These questions underscore the criticality of continuous visibility/monitoring and remediation. Through 2020, 99% of vulnerabilities exploited will be the ones known by security and IT professionals for at least one year, according to Gartner. The Equifax breach -- which exposed the Social Security numbers and other sensitive data of 143 million Americans -- was linked to a single software vulnerability for which a patch was available, but not installed, on a handful of servers that were not being managed because they had essentially been forgotten about.
But many enterprises don’t even do a very good job patching the IT assets they know about, let alone the many IT assets that are missed by traditional security tools. Without complete visibility and continuous monitoring, public-sector IT teams will never gain the enterprisewide view required to see all the assets that must be managed. As the Equifax situation illustrates, the smallest gap can lead to a massive compromise. With continuous monitoring, teams know at all times what activity is on their network, and what they have to do to defend data assets and comply with existing regulations. Most federal agencies are implementing such capabilities through the Continuous Diagnostics and Mitigation program, but there are some that have not taken this part of the mandate as seriously as they should.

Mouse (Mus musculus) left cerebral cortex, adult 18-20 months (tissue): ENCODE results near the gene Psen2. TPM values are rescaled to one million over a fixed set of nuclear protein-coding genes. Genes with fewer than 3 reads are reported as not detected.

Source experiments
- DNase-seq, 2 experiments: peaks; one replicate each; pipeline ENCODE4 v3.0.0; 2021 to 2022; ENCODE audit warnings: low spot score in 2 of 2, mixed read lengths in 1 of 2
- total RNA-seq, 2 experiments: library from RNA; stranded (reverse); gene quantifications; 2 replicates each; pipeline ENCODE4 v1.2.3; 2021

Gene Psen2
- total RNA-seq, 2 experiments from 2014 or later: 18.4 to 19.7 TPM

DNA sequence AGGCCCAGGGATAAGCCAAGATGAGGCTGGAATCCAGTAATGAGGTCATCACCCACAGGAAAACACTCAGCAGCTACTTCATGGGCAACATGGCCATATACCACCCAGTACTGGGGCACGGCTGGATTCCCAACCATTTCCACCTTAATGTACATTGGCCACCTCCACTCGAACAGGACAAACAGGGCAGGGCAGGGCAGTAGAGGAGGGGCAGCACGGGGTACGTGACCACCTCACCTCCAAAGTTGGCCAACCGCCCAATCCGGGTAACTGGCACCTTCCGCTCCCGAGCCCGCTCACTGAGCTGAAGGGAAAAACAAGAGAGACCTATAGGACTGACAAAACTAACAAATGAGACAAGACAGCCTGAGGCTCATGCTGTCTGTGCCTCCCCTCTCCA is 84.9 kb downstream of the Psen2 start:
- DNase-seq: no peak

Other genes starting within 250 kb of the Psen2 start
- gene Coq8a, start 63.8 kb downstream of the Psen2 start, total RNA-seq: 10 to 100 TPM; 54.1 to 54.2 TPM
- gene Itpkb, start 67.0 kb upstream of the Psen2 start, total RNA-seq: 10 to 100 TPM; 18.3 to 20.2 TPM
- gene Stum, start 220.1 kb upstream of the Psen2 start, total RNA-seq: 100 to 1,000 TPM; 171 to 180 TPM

Government CISOs are not hired to impede innovation. In essence, they are there to enhance it. They recognize that modern advances help employees better serve the public with “smarter, faster, better” tools. But they also realize that -- without effective cross-department collaboration, thorough risk assessment/management and complete visibility/continuous monitoring -- the consequences can not only undo the productive value of the tools, but can undermine the fundamental mission of the agency. When CISOs and agency heads commit fully to basics, especially visibility, the “truths” out there about threats don’t seem quite so scary.
Ellen Sundra is vice president of Americas, systems engineering, at Forescout Technologies Inc.